Monsoon Season: Segments 1-2
At 7 a.m. on June 28th, 2021, my co-walker/friend Mary and I were dumped from a friend’s car onto a shockingly suburban trailhead: Waterton Canyon. The beginnings of the Colorado Trail.
486 miles loomed ahead.
We swung our big backpacks over our shoulders as we exited the car, and reached back in for our trekking poles, each of us 30 pounds heavier with the extra weight. We hugged Aubrey – a childhood friend of Mary who had let us stay the night at her house and drove us to the trailhead – and took our first steps toward Durango: not knowing what the trail held ahead.
Eyes forward, we began our trek. A big moment, the beginning of an unknown. Three steps in, I look at Mary. We lock eyes. And then we start laughing. A lot.
“What are we even doing?” we both gasp between laughing fits. Walking 500 miles? Why?
After the laughter, we start walking. 486 miles to go.
The first seven miles of the Colorado Trail are easy. They are up a canyon on a graded dirt road, along a stream that serves as Denver’s water-source. Those first miles flew by as Mary and I walked, trekking poles hitting the ground; we talked about our intentions for the trail, and everything else. Five miles in we stopped and ate breakfast: Justin’s peanut butter, of course. The only people around were local runners and us.
I told Mary I only wanted to do 10 miles that day. By 11 a.m. we’d done 8, by one, at least 12. We ended at 3 p.m. after 16 miles and an uneventful first day. The skies opened up as we set up camp and we ended the day soaking wet. We boiled some ramen, hung our food and crawled into our shared two-person tent by 5 p.m., absolutely tuckered. As we fell asleep, alone and cold and tired, I wondered: is this how the whole trail is going to be?
I wasn’t sure if I was sold.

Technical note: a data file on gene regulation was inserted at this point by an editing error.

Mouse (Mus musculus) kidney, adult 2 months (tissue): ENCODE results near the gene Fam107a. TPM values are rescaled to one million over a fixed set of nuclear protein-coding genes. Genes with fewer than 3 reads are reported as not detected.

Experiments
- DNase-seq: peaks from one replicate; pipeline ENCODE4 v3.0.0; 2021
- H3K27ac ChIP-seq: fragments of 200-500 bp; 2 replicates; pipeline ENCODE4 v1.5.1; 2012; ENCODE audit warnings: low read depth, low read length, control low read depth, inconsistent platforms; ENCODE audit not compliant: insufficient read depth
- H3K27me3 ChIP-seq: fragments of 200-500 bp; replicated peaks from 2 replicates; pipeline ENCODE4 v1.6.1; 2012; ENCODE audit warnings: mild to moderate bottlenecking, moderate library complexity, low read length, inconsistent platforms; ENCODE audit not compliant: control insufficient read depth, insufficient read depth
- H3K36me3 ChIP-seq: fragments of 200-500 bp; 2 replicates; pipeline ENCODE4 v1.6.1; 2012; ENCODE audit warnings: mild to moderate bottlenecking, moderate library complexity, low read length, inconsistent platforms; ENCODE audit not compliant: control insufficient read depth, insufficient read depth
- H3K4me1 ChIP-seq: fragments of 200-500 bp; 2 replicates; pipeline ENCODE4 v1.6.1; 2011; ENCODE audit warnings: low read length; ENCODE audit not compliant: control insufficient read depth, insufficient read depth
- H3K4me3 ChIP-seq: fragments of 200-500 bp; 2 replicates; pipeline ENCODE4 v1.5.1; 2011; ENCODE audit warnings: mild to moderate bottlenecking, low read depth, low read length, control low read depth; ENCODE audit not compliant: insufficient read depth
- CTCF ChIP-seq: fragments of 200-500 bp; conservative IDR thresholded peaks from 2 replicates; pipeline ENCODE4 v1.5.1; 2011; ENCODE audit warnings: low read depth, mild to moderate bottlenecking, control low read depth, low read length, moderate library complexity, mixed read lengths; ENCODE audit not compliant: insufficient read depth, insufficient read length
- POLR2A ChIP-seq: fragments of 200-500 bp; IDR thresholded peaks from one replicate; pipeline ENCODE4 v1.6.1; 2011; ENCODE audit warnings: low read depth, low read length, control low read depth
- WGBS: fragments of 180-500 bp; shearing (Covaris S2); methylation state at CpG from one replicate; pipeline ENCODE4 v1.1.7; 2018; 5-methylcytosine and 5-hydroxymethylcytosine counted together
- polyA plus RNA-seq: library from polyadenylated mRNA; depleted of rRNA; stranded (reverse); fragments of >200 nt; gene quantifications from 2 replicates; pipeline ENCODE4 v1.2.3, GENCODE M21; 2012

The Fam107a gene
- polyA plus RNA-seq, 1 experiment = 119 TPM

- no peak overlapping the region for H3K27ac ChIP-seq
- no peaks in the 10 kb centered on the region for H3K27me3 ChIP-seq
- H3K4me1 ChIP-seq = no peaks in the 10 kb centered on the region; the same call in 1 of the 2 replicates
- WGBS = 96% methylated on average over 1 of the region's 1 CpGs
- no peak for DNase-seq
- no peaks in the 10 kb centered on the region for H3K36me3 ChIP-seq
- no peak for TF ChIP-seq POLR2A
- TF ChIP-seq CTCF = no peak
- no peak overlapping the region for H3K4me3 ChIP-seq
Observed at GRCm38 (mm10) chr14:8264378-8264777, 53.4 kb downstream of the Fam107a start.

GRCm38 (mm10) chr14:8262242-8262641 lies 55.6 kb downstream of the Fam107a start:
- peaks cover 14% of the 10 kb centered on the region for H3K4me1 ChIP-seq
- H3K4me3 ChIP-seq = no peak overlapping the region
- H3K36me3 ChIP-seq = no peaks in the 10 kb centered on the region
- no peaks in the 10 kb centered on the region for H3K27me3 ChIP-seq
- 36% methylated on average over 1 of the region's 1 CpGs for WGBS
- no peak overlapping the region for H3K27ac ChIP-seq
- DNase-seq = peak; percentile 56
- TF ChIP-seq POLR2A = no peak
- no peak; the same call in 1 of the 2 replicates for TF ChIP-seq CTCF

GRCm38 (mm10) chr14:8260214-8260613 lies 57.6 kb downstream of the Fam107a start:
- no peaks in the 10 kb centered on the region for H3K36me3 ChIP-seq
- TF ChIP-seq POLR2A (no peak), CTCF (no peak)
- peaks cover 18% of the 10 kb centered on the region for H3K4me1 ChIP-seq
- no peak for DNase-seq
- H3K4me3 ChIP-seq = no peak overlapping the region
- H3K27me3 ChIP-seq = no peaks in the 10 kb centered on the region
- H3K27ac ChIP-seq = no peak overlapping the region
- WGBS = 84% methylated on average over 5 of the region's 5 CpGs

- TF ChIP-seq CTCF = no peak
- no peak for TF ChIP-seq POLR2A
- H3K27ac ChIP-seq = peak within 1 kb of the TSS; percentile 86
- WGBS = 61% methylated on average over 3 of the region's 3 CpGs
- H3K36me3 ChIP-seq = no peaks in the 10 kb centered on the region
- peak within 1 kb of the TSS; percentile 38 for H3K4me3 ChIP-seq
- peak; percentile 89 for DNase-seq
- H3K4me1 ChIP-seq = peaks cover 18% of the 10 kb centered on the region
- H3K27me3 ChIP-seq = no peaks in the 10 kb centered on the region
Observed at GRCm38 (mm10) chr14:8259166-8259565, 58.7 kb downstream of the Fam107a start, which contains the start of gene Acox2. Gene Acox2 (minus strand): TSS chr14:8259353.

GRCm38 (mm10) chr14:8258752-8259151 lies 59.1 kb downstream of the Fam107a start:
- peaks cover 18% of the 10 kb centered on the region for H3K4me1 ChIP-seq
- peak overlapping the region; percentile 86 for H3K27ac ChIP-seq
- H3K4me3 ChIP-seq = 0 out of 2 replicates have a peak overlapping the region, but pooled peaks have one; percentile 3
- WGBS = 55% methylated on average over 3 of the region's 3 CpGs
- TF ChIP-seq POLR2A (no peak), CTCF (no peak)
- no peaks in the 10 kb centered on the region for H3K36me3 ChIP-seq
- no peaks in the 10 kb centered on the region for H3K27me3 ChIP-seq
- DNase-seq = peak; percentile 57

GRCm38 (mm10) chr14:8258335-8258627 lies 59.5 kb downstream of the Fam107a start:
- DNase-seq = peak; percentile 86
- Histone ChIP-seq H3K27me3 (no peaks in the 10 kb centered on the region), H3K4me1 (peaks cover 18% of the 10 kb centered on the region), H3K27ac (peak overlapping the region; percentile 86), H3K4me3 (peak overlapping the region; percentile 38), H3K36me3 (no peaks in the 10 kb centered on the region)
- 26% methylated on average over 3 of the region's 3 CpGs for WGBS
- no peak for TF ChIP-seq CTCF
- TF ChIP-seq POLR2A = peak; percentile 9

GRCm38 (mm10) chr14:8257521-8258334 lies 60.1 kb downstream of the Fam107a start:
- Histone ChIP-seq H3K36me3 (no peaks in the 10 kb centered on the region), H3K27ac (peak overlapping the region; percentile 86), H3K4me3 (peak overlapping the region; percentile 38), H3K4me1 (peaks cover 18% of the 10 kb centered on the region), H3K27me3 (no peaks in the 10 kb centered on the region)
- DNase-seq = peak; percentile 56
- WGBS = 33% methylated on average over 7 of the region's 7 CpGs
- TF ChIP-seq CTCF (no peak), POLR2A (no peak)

We woke up early (like… 5 a.m.), as one does when you go to bed at 5 p.m., and packed up, grabbing our bear bags we’d hung the night before on the way down the hill. There was a vault toilet promised in .2, and I was not going to miss this opportunity to avoid digging a hole in the woods. The morning was dry – after a full night of rain – and we walked through fog that was moving up the forested mountainside, up from the river at the bottom of the valley.
We descended to the small river and utilized the toilet. As I was waiting for Mary, I met our first true, recurring trail-friend: Zen. Zen and I got to talking and I quickly found out he was an engineer who had spent 2 years at the South Pole, and had also walked both the AT and the PCT. Immediately I thought Zen was pretty cool, and when Mary got out of the bathroom and began chatting, I could tell she agreed too. We continued walking, hoping we’d see Zen again, and headed up the first hill of the day to a large burn-out area where we were looking for a place to eat some breakfast and dry off our soaking wet gear.
And this, my friends, is where Mary and I peaked for our best “drying off place” of the entire trail: we found the largest rock you’ve ever seen, in the full SUN!, overlooking miles of golden mountains covered in wildflowers. We laid out our wet sleeping bags, tent, rainfly, and packs and boiled some water for oatmeal with peanut butter. On the speaker (JBL Clip 3 – highly recommend!) we jammed my playlist and looked over the view.
It was absolutely glorious.
We packed up and started walking, winding our ways through burnt out areas from wildfires, and began to see the beginnings of the big views that Colorado is so known for. Mile after mile passed slowly, and Mary and I would walk fast for a bit and then stop to rest, criss-crossing with the people around us. We stopped for lunch at a firehouse to fill up our water and enjoy the shade after a long, tree-less burn area. After lunch we continued pushing, my feet absolutely killing me but the small interactions with our fellow hikers keeping me going. at about 2 p.m., somewhere in the middle of the woods, we come across a dirt forest road and a sign:
Trail Magic, to the right, – Caveman
I look, and down the hill there is car and a whole hoard of hikers, mostly faces I had begun to recognize. Mary and I, with rejuvenated spirits, head down the hill and find a large cooler full of ice cold sodas waiting for us. Our first trail magic! And dang, did it feel good! Around the truck was Zen, Pine stick and Morrow – two 70 year old men who we’d been criss-crossing with – and two redheaded sisters from Idaho. We all sat and chatted, and then pushed on together, enjoying the views over the deep green mountains, until about 18 miles in where Mary and I set up camp along a small stream, cooked, cleaned, hung up our food, and went to bed.
456 miles to go.
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Hiked a portion of the CT with Morrow in 2019. Tell him Daddy Longlegs wished him Happy Trails! Enjoy the beauty of the CT…it’s magnificent